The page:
The trauma of nightmares and fears

the trauma of nightmares and sleep

There is nothing more blood chilling than your baby waking abruptly screaming. As you bolt awake from a deep sleep, the thoughts racing through your mind will include what bad dream has she had now and how can I comfort her. The question is when do nightmares start and are they traumatic for your baby? 

Nightmares

Before a year of age your baby does not have language with which to label the visual images in her mind. For this reason imagination is thought to only really develop after eighteen months, when language is exploding. At this age, your toddler’s imagination can become overwhelming, as the concept of fears and boogey men arise. Your toddler may start exhibiting nightmares, which are a normal part of her development. Nightmares are part of normal sleep, occur during the light sleep phase, and are not necessarily associated with any specific emotional problem. Because your toddler is in light sleep when the nightmare occurs, she will wake easily and be able to remember what happened in her dream. You will be able to console her and re-settle her back to sleep when she is feeling better.

Coping with nightmares:

  • Respond with love and cuddles when she has a nightmare.
  • Keep a night-light on in her room, or leave a bathroom or passage light on at night.
  • After your toddler has experienced a nightmare, she may be frightened and not want to separate from you. Keep a small mattress or some continental pillows next to your bed, so if she comes through to you after waking with a nightmare, she can sleep next to you for the rest of the night.
  • Stop all TV viewing as at this age your child cannot separate TV from reality
  • Deal with fears of separation verbally during the day.

Night terrors

Night terrors are different to nightmares as your child does not always wake up but screams in a terror. She may well show physical signs of physical distress such as sweating, rapid heart rate or bulging eyes.  The worst part is that she may not respond to you, or be aware of anything else in the environment.  This can be very disturbing to you, as a night terror may last a long time, and your child may even strike out at you when you seek to comfort her.  Different from nightmares, night terrors can be seen in young babies (although the most common age of occurrence is between 2 and 5 years old) as they are not due to imagination and therefore not dependant on language development. Night terrors are not bad dreams, and actually occur when she is sleeping deeply. They usually occur within the first part of the night, within 1 – 3 hours after she has fallen asleep. At the end of her deep sleep cycle (as she enters REM sleep), one part of her brain wakes up, but another stays in a deep sleep state (this is due to an immaturity of her nervous system). This results in a ‘night terror’ when she is seemingly awake, but is actually in a deep sleep.  The brain is likely to associate fear with the physical symptoms of the night terror such as rapid heart rate and sweating, and this is why your child may cry and scream during an episode. In some cases high fevers can cause night terrors due to disruptions in the sleep cycle.  Night terrors are seldom caused by psychological trauma, and most children return to sleep easily once it is over, and have no recollection of the episode the next day.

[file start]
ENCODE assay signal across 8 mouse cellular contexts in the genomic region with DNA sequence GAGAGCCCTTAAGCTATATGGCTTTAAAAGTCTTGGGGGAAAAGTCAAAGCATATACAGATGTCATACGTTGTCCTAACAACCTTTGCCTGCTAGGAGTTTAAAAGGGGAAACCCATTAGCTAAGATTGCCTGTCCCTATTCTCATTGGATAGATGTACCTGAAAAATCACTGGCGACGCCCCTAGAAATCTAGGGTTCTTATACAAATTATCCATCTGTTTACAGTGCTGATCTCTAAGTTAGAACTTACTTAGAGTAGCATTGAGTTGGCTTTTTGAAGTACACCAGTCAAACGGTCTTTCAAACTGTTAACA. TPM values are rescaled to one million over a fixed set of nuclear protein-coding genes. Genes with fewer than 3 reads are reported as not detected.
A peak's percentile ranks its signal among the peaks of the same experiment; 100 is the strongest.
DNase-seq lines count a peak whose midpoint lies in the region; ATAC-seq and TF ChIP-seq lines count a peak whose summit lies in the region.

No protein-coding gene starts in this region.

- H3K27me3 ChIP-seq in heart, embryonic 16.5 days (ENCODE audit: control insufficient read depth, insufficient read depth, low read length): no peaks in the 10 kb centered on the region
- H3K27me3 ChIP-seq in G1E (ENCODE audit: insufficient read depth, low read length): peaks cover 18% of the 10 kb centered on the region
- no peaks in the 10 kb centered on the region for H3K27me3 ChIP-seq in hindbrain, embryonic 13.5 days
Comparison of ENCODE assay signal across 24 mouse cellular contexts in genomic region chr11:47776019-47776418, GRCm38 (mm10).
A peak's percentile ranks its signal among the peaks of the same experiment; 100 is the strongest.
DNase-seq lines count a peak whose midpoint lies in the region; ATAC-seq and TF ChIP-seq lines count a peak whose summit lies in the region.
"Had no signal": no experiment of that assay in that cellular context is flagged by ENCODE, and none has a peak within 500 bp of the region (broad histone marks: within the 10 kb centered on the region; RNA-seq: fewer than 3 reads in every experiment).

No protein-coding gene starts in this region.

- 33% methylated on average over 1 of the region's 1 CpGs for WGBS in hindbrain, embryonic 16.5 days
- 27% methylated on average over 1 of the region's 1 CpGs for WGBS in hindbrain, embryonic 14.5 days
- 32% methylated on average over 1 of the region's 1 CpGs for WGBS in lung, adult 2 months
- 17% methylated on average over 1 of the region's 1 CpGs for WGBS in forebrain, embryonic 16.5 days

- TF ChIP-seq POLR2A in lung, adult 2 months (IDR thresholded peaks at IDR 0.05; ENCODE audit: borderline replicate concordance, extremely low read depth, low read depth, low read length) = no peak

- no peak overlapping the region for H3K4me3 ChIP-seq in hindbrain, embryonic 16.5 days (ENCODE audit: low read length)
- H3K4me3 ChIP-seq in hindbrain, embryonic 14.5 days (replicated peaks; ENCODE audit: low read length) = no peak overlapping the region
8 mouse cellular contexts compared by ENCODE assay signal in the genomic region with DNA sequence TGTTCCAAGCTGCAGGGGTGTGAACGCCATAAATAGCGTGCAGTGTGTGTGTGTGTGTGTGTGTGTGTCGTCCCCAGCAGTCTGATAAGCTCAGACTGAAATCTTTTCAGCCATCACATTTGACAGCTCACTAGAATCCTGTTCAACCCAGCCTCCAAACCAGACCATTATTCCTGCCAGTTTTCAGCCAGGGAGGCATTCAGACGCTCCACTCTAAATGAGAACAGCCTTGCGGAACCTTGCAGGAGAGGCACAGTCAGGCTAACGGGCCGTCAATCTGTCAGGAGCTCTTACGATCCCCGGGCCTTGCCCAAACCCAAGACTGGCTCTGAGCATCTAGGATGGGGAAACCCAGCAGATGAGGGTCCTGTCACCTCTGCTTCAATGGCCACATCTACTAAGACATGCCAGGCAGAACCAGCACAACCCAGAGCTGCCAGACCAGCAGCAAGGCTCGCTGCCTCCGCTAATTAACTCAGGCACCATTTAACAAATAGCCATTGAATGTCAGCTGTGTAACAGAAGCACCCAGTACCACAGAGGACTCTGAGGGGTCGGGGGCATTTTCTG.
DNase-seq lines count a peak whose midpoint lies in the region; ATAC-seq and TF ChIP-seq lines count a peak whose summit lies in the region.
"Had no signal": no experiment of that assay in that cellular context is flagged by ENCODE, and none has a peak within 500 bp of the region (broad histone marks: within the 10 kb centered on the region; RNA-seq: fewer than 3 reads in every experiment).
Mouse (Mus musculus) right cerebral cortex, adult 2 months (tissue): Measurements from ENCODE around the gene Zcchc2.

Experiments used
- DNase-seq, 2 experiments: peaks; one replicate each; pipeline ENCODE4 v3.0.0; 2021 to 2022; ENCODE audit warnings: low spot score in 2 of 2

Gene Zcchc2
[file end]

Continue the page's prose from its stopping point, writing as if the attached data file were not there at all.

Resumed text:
Coping with night terrors

  • There is not much you can do for your child when she is having a night terror, other than holding her tightly and reassuring her that you are there. Sometimes touching her may cause unnecessary stimulation, making it worse, so you may have to simply wait it out whilst keeping her safe.
  • Research has shown that night terrors are common in children with abnormal sleep schedules and fatigue. By sticking to the awake times and implementing a regular day sleep and bedtime routine you can avert night terrors.
  • If your child is experiencing night terrors, try to encourage a daytime nap, move her bedtime earlier and avoid excessive stimulation and sensory overload during the day, particularly before bedtime.
  • If your child is experiencing frequent night terrors, it is sometimes useful to try waking her 15 minutes before you know it is going to occur ( you will have to ascertain this time by keeping a sleep diary for a few nights).  Keep her fully awake for about 5 – 10 minutes, then re-settle her for the night.  Do this for 7 – 8 consecutive nights, then stop waking her.  The ‘fault’ in her deep sleep phase should have corrected itself by then.

Nightmares and night terrors are as traumatic for you as they are for your child, respond with empathy and care and know that this phase will pass.

By Meg Faure and Ann Richardson